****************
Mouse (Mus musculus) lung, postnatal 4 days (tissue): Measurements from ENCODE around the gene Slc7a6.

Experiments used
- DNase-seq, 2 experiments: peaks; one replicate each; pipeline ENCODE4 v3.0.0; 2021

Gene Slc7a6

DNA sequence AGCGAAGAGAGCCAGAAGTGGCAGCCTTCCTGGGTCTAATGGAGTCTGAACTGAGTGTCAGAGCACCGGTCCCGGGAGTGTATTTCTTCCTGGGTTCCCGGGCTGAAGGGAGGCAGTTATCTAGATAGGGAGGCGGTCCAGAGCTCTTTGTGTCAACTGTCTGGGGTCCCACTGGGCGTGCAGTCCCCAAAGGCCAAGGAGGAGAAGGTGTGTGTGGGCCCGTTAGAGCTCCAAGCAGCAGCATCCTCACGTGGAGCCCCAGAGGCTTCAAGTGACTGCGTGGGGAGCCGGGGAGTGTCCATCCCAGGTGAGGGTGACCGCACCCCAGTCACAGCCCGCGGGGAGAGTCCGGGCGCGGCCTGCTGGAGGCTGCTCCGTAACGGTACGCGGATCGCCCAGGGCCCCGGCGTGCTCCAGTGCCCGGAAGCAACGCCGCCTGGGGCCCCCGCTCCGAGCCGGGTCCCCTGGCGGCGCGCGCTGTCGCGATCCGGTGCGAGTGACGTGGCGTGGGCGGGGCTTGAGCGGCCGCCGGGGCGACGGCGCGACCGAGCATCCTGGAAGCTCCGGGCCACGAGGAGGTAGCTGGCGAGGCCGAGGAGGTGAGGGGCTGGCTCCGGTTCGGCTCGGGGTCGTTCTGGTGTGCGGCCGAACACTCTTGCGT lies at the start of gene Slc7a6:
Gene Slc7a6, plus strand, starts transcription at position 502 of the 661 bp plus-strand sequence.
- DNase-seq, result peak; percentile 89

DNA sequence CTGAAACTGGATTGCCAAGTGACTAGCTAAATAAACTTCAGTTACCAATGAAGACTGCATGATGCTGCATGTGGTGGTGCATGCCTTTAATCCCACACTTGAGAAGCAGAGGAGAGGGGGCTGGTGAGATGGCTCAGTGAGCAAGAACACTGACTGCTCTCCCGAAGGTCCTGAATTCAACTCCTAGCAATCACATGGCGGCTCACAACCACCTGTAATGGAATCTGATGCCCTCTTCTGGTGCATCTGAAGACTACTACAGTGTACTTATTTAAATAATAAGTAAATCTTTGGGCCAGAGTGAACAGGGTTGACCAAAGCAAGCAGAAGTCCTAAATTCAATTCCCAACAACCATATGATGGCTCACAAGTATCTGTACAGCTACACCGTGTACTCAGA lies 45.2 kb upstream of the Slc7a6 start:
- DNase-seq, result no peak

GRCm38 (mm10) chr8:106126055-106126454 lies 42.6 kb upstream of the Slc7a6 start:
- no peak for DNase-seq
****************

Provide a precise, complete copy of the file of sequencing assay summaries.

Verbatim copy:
Mouse (Mus musculus) lung, postnatal 4 days (tissue): Measurements from ENCODE around the gene Slc7a6.

Experiments used
- DNase-seq, 2 experiments: peaks; one replicate each; pipeline ENCODE4 v3.0.0; 2021

Gene Slc7a6

DNA sequence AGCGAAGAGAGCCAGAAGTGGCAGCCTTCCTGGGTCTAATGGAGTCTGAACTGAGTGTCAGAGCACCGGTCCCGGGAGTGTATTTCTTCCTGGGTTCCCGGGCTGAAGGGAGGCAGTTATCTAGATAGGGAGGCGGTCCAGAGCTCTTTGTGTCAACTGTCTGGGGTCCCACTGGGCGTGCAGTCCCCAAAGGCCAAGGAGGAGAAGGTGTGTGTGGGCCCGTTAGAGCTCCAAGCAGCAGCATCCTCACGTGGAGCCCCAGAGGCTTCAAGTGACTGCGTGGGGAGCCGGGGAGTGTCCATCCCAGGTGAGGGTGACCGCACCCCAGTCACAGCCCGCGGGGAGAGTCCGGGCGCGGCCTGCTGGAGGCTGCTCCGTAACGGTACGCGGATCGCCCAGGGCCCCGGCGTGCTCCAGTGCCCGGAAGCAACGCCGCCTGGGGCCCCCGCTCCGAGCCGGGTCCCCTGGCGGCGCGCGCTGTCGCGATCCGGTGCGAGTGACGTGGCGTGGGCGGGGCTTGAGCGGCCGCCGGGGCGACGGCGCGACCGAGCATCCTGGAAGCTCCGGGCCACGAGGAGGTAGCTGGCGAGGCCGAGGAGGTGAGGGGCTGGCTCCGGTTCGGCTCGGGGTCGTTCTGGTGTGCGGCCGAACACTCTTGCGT lies at the start of gene Slc7a6:
Gene Slc7a6, plus strand, starts transcription at position 502 of the 661 bp plus-strand sequence.
- DNase-seq, result peak; percentile 89

DNA sequence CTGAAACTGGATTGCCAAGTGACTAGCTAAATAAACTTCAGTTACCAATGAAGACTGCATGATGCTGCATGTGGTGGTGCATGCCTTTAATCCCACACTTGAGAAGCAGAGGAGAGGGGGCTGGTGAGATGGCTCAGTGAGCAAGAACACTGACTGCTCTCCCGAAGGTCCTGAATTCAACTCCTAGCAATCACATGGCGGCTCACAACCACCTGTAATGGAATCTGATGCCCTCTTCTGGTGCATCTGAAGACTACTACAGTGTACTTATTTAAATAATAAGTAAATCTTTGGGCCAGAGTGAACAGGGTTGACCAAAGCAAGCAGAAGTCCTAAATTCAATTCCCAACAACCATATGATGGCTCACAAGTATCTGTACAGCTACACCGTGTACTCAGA lies 45.2 kb upstream of the Slc7a6 start:
- DNase-seq, result no peak

GRCm38 (mm10) chr8:106126055-106126454 lies 42.6 kb upstream of the Slc7a6 start:
- no peak for DNase-seq